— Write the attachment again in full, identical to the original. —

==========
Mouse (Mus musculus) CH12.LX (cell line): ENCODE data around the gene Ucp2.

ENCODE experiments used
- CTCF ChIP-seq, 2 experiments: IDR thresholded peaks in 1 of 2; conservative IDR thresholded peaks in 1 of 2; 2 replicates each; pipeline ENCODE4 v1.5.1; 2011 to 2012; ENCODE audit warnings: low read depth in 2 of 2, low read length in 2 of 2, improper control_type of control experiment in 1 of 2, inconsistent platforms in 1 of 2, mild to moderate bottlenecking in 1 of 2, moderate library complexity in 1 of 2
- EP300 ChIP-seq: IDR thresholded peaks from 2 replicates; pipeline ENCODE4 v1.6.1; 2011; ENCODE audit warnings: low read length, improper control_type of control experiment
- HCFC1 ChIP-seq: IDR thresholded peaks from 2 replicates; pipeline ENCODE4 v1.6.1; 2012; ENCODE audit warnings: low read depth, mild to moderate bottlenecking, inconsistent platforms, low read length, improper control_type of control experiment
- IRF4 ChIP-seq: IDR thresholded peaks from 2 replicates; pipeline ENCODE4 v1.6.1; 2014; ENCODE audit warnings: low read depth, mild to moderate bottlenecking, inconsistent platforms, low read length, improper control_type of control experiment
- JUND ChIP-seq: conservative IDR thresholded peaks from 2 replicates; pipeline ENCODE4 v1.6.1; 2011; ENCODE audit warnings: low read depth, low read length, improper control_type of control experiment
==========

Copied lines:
Mouse (Mus musculus) CH12.LX (cell line): ENCODE data around the gene Ucp2.

ENCODE experiments used
- CTCF ChIP-seq, 2 experiments: IDR thresholded peaks in 1 of 2; conservative IDR thresholded peaks in 1 of 2; 2 replicates each; pipeline ENCODE4 v1.5.1; 2011 to 2012; ENCODE audit warnings: low read depth in 2 of 2, low read length in 2 of 2, improper control_type of control experiment in 1 of 2, inconsistent platforms in 1 of 2, mild to moderate bottlenecking in 1 of 2, moderate library complexity in 1 of 2
- EP300 ChIP-seq: IDR thresholded peaks from 2 replicates; pipeline ENCODE4 v1.6.1; 2011; ENCODE audit warnings: low read length, improper control_type of control experiment
- HCFC1 ChIP-seq: IDR thresholded peaks from 2 replicates; pipeline ENCODE4 v1.6.1; 2012; ENCODE audit warnings: low read depth, mild to moderate bottlenecking, inconsistent platforms, low read length, improper control_type of control experiment
- IRF4 ChIP-seq: IDR thresholded peaks from 2 replicates; pipeline ENCODE4 v1.6.1; 2014; ENCODE audit warnings: low read depth, mild to moderate bottlenecking, inconsistent platforms, low read length, improper control_type of control experiment
- JUND ChIP-seq: conservative IDR thresholded peaks from 2 replicates; pipeline ENCODE4 v1.6.1; 2011; ENCODE audit warnings: low read depth, low read length, improper control_type of control experiment